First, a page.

While more people in the healthcare industry are now turning to speech recognition technology, it still has issues with accuracy. Humans are still better at recognizing speech than machines, and we can expect the demand for transcriptionists to stay strong for the next few years.

Medical-Legal Consultant

Healthcare facilities deal with a lot of red tape and legislation. Not to mention issues with patients and malpractice. New and established organizations need people who understand how to navigate this legal minefield and help them make sound decisions. This is where medical-legal consultants come in.

In addition to helping facilities stay compliant and out of legal problems, they can also provide assistance in case they’re facing legal action. You will often be asked to examine health records, medical records, and more to see if there is any legitimacy to claims and what the proper course of action should be. 

Patient’s Advocate

If you still want to stay close to patients and improve their quality of care without having to administer care yourself, you could consider working as a patient’s advocate. This is usually a great choice for nurses who have many years in the field and have a human touch. 

Your work will be to serve as a liaison between patients and healthcare professionals. You will help patients make appointments, schedule treatment plans, answer phones, and manage medical paperwork. But you’ll also have to be able to explain treatment to patients. There is a lot of jargon involved in healthcare, and you have to be able to take complex concepts and treatments and explain them in simple terms to patients.

If you have great people and communication skills, are highly organized, truly care about the wellbeing of patients, and have always craved a more direct human connection, then this is the perfect job for you.

Healthcare Writer

This can be a very interesting job if you were looking for something new and have a way with words. There are many opportunities open for healthcare writers out there, and this is a job that offers great flexibility. It allows you to work from virtually anywhere you are as long as you have a steady internet connection.

As a healthcare writer, you may work for medical publications. Or you may be asked to write documentation on how to use certain technologies and equipment. Some writers will be asked to review and edit research papers. This requires someone with great technical and on-the-field knowledge, which makes this a good choice for those with significant experience in the field.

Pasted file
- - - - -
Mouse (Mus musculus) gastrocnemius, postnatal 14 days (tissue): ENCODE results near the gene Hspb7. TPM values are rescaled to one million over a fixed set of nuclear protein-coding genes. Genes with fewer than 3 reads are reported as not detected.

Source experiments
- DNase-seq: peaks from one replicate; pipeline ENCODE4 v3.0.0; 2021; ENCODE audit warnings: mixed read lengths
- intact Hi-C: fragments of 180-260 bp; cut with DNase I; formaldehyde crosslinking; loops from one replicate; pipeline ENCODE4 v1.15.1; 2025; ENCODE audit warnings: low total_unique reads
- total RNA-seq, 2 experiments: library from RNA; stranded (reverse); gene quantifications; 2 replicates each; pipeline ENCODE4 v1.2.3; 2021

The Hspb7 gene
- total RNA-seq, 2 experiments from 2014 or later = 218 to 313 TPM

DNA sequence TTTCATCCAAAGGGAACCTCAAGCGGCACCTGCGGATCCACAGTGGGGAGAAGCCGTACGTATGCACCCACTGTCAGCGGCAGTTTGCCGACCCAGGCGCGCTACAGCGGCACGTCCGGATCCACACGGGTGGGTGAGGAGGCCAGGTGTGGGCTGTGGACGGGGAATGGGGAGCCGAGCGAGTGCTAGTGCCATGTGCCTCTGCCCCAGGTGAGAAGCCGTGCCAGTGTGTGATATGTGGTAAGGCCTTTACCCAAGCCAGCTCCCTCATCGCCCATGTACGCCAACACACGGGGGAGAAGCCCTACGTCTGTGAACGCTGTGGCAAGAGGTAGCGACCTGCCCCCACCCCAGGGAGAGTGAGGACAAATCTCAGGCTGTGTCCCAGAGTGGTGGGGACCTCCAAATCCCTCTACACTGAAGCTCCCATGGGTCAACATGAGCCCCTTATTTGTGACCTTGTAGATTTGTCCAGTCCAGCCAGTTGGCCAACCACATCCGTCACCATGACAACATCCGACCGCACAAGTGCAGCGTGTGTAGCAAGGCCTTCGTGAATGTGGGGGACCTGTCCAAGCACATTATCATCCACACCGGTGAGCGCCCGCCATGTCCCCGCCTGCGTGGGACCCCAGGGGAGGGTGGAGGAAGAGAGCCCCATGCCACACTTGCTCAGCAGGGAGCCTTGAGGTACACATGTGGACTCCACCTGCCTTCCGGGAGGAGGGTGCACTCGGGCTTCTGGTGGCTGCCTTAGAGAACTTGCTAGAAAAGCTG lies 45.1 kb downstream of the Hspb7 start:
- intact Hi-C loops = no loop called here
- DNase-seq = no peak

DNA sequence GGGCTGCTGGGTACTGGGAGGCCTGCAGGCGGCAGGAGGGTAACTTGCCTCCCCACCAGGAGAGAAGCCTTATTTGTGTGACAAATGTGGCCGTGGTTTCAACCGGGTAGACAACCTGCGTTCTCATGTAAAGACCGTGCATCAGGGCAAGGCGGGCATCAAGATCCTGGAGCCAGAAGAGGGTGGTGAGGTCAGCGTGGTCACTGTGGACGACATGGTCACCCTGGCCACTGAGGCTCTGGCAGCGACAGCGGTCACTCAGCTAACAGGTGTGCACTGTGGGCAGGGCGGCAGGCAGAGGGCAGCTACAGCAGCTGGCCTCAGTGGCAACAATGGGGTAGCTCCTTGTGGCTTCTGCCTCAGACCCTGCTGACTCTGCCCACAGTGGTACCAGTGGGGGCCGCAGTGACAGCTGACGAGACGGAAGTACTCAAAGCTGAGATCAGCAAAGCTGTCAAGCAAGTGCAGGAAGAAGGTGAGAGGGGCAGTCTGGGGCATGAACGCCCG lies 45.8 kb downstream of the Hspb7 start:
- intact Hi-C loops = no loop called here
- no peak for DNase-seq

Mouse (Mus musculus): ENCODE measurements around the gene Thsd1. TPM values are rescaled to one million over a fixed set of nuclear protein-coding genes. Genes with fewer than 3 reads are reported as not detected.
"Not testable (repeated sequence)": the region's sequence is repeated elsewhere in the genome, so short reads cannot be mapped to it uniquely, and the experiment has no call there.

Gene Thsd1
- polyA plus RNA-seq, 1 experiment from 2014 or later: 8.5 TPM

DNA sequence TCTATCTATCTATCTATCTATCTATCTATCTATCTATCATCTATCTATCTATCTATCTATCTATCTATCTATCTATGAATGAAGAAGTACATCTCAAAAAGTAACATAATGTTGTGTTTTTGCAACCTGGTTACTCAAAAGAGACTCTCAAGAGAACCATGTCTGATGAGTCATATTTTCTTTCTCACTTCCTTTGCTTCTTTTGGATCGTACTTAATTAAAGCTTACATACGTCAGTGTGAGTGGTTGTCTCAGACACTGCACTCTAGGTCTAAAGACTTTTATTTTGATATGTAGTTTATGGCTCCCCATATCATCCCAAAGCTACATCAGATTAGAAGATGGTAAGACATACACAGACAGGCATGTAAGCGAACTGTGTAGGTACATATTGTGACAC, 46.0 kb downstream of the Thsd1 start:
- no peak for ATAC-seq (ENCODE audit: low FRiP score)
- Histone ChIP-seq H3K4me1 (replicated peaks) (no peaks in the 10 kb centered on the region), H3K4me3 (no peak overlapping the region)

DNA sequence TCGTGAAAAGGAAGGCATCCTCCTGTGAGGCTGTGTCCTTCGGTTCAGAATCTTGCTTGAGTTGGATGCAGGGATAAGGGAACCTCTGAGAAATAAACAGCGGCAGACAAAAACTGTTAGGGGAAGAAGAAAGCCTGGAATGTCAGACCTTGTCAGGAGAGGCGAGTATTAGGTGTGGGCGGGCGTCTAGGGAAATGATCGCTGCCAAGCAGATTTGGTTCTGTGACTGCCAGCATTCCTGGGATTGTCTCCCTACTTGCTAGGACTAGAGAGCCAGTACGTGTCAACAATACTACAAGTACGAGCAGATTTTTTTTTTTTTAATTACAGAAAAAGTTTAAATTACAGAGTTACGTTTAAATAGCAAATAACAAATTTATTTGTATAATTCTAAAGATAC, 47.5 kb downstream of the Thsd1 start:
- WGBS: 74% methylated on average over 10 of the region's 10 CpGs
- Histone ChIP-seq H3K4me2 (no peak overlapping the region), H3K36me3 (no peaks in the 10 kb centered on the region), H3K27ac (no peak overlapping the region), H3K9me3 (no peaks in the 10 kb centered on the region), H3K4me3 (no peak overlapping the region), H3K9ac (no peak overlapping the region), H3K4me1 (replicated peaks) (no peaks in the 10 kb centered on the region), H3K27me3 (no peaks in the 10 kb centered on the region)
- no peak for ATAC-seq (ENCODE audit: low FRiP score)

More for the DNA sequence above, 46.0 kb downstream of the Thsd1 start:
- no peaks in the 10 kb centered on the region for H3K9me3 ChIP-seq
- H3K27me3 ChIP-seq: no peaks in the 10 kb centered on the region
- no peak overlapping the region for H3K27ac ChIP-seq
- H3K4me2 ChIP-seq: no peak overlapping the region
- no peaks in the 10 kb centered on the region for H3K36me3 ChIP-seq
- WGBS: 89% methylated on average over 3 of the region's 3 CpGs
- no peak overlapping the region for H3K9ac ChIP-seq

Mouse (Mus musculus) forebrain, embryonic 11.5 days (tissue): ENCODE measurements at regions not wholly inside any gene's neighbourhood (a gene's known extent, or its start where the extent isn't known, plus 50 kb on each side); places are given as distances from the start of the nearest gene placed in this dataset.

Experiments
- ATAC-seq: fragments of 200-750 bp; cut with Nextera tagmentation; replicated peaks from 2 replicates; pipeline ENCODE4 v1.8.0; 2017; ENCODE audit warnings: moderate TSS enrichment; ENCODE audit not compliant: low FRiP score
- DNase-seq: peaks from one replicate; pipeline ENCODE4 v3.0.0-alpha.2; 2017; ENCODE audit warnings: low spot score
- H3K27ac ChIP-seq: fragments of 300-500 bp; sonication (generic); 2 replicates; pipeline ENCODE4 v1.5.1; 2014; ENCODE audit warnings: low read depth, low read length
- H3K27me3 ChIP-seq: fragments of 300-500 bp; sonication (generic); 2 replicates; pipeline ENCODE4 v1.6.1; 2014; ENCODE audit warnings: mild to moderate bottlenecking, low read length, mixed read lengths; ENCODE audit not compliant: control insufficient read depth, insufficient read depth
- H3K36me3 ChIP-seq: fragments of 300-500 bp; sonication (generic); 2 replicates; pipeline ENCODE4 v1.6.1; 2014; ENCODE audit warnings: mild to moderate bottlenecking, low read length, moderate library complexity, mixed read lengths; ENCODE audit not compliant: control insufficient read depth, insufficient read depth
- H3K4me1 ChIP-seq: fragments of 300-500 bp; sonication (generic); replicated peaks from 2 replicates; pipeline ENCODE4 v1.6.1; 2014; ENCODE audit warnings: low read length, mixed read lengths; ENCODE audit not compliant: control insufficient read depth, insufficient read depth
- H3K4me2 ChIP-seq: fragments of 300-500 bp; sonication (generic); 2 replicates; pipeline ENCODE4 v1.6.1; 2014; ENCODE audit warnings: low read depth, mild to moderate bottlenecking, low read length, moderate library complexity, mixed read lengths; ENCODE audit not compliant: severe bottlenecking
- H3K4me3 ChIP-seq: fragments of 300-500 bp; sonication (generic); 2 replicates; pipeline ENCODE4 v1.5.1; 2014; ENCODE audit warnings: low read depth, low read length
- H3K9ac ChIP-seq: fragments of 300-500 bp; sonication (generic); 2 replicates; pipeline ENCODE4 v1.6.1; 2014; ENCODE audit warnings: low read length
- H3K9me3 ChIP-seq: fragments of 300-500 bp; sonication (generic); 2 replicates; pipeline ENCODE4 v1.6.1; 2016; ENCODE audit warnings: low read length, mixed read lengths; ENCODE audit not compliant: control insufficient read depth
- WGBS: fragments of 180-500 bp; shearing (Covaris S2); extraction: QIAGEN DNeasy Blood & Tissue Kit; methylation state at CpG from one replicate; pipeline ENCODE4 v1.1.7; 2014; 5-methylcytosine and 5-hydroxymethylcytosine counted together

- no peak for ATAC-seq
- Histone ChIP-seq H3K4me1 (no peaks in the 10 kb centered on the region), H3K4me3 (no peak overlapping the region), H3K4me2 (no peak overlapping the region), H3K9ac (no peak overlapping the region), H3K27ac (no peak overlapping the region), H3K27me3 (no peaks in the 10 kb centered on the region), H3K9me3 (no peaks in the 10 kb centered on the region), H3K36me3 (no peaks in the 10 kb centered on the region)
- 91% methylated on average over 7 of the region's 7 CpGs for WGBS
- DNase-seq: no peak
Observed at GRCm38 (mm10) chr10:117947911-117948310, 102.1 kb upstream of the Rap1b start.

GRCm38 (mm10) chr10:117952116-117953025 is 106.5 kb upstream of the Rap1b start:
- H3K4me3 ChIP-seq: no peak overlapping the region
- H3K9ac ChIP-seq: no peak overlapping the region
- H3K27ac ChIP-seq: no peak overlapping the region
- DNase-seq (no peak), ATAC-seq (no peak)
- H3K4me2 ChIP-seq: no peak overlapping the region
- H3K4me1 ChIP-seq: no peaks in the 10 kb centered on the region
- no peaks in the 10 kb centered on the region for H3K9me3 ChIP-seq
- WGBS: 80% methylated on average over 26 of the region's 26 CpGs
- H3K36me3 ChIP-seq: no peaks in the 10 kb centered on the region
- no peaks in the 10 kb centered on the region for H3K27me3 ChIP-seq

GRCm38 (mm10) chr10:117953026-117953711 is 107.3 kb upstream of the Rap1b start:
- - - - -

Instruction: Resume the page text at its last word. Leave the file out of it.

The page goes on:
Pharmacist

Pharmacists are some of the most important professionals in healthcare, and their role will become even more important in the next few years. They aren’t only responsible for dispensing prescription medication. They have to educate patients on how to safely use medications and provide immunization as well. This is one of the highest-paying positions in healthcare with a median income of roughly $126,000 per year. 

Orthotic and Prosthetics Professional

Orthotic and Prosthetics Professionals have one of the best and highest paying non-clinical jobs in the industry. They help patients enjoy full mobility by creating prosthetic and orthotic devices such as braces and artificial limbs for people of all ages. They can work in a wide variety of sectors as well. 

While some orthotic and prosthetics professionals may work with healthcare facilities, they may also work with manufacturers to help them develop better products. This is a great field for those with an interest in technology who want to help people with physical limitations live fuller, happier lives.

Health Educator

More companies are focusing on health and wellness now than ever, which presents a great opportunity for health educators. Health educators are part-doctor part-teachers and can work in all sorts of settings like healthcare systems, community centers, or schools.

One great thing about working as a health educator is the wide variety of roles you can fill within an organization. You may be asked to work with patients and listen to their concerns while teaching them how to better manage their condition. Or you may be teaching the next generation of nurses. Some could also be asked to teach people who may have little interest in the healthcare industry on topics they know little about.

Know that you could also work as your own boss if you want to. While you don’t necessarily have to start your faculty, many people decide to offer specialized education or work as consultants.

If you were looking for great non-clinical jobs that pay, know that there is no shortage of options. Look around and try to find something that excites you and fits your profile.